The Department is responsible for the oversight of legislative requirements for licensing of certain pipelines under the Pipelines Act 1967 within the state of New South Wales.

Predominantly these pipelines convey oil, gas and petroleum and the Department oversees the safety and integrity of the pipelines once they are licensed.

The Pipelines Act 1967 aims to:

  • implement a timely and efficient approvals system to facilitate the construction of cross-country transmission pipelines in New South Wales;
  • ensure the effect of a pipeline project commenced under the Act on the environment, landowners and native titleholders is properly considered and managed;
  • ensure pipeline licensees protect the environment, pipeline employees and the public from dangers arising from both pipeline construction and the transmission of potentially hazardous substances.

Under the Pipelines Act 1967, any person who wishes to construct and operate a pipeline for the purposes of any substance, can do so under an authorisation or Licence.

Requirements of the Act and associated Regulations must be met in all respects.

Not all pipelines are required to be licensed and these include, but are not limited to:

  • a pipeline constructed or to be constructed under another Act, such as the Gas Supply Act 1996, or the Petroleum (Onshore) Act 1991;
  • a pipeline constructed or to be constructed by a public authority;
  • pipeline constructed or to be constructed situated wholly within the boundaries of land and designed for use solely for the residential, business, commercial or industrial purposes carried out on that land;
  • a pipeline constructed or to be constructed for the purpose of the supply of water (including for irrigation), the drainage of land or the conveyance of waste water, mine water, aqueous slurries of minerals, mineral concentrates or mineral tailings;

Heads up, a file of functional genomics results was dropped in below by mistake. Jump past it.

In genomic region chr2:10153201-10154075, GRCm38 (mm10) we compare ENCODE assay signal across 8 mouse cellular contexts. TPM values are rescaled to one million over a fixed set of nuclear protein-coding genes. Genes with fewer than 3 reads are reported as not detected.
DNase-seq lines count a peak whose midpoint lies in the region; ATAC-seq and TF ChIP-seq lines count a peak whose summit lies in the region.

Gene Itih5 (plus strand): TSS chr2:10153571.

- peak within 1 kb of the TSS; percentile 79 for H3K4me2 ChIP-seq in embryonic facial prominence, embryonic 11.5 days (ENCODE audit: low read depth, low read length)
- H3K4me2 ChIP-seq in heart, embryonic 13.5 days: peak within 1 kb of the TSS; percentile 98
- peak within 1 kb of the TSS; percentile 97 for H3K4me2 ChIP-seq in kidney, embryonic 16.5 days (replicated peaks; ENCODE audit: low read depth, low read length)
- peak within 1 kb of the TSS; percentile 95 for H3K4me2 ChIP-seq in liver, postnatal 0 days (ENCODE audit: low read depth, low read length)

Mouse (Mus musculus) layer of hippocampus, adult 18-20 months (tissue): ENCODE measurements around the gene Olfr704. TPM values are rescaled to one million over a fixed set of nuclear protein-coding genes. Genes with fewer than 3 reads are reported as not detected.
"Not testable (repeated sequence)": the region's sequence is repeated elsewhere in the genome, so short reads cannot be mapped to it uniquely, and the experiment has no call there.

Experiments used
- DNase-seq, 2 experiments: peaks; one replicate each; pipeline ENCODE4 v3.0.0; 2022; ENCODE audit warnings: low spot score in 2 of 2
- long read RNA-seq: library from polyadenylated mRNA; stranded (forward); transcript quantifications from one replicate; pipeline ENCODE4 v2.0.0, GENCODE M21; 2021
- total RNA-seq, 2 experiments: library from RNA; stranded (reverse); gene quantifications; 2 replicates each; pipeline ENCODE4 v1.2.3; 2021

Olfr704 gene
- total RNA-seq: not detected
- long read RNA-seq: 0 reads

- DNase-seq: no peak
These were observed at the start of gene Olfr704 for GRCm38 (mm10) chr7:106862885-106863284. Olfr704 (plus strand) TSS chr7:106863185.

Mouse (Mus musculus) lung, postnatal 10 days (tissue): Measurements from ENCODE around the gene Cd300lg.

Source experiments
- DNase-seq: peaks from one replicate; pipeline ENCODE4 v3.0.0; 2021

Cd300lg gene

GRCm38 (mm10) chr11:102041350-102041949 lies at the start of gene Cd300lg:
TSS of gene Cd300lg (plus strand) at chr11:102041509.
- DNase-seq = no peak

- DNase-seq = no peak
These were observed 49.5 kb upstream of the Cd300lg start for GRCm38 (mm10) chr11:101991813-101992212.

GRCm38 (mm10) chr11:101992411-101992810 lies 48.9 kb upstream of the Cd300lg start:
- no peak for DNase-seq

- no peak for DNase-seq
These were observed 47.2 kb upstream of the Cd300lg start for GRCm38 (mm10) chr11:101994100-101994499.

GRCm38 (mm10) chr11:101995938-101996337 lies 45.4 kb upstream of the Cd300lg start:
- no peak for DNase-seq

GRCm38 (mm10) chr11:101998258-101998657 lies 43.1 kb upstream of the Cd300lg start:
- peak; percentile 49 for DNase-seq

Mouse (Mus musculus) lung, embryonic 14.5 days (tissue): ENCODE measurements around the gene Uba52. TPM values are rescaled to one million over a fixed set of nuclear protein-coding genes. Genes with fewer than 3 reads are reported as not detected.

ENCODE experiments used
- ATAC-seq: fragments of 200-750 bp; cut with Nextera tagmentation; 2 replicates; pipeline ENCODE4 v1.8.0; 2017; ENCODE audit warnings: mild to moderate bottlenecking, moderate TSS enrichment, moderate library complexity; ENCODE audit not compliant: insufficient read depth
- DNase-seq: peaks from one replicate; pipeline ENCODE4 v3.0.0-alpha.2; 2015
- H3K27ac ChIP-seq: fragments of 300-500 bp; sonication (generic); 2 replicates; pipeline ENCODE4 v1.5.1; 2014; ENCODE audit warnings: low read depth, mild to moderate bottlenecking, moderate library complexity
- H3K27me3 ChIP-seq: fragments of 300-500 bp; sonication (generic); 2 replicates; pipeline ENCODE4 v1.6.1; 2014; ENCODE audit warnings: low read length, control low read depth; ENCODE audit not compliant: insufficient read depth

• a pipeline of the prescribed class constructed or to be constructed for the conveyance of dangerous goods within the meaning of the Road and Rail Transport (Dangerous Goods) Act 1997;
  • a pipeline constructed or to be constructed for returning petroleum to a natural reservoir, conveying petroleum for use for the purposes of petroleum exploration operations or operations for the recovery of petroleum, or for conveying petroleum that is to be flared or vented;
  • any pipeline so determined by the Minister for Energy not to be a pipeline as prescribed under the Pipelines Act 1967.

Under the Pipelines Regulation 2013, all pipeline operators must develop and implement a Pipeline Management Plan, which is then used to monitor the ongoing performance of the pipeline operator.

In this section

  • Safety - Find out what the regulations are for pipeline safety in NSW
  • Incident reporting - Check out our guidelines about how to report and act on an emergency, injury or accident
  • Pipelines performance - Download annual pipeline performance reports and reporting templates

Related information

  • Pipeline licensing process - The NSW Government licenses the construction and operation of cross-country transmission pipelines under the NSW Pipelines Act 1967.
  • Section 5E of the Pipelines Act 1967 enables a pipeline proponent to apply to The Minister for an Authority to Survey (ATS) before applying for a pipeline licence.  An ATS was granted to APA for the Western Slopes Pipeline Project.

    An Authority to Survey is a permit to enter private lands – with strict conditions, to assess the best route for the final pipeline alignment and to assess environmental impacts etc. It also permits the taking of soil or plant samples to meet environmental requirements prior to pipeline construction.

    The ATS is meant to be used as a last resort to enable access to lands. If a landowner refuses entry to the holder of the ATS the holder may seek assistance from a local police officer. However if the holder of the ATS fails to comply with the conditions the Minister can cancel the ATS under section 5G(3) of the Act.

  • Protecting underground energy assets - All licenced pipeline operators must have a 'one-call system' to provide information on the precise location of pipelines. It is an offence to work near an underground pipeline without contacting the pipeline operator prior to beginning work.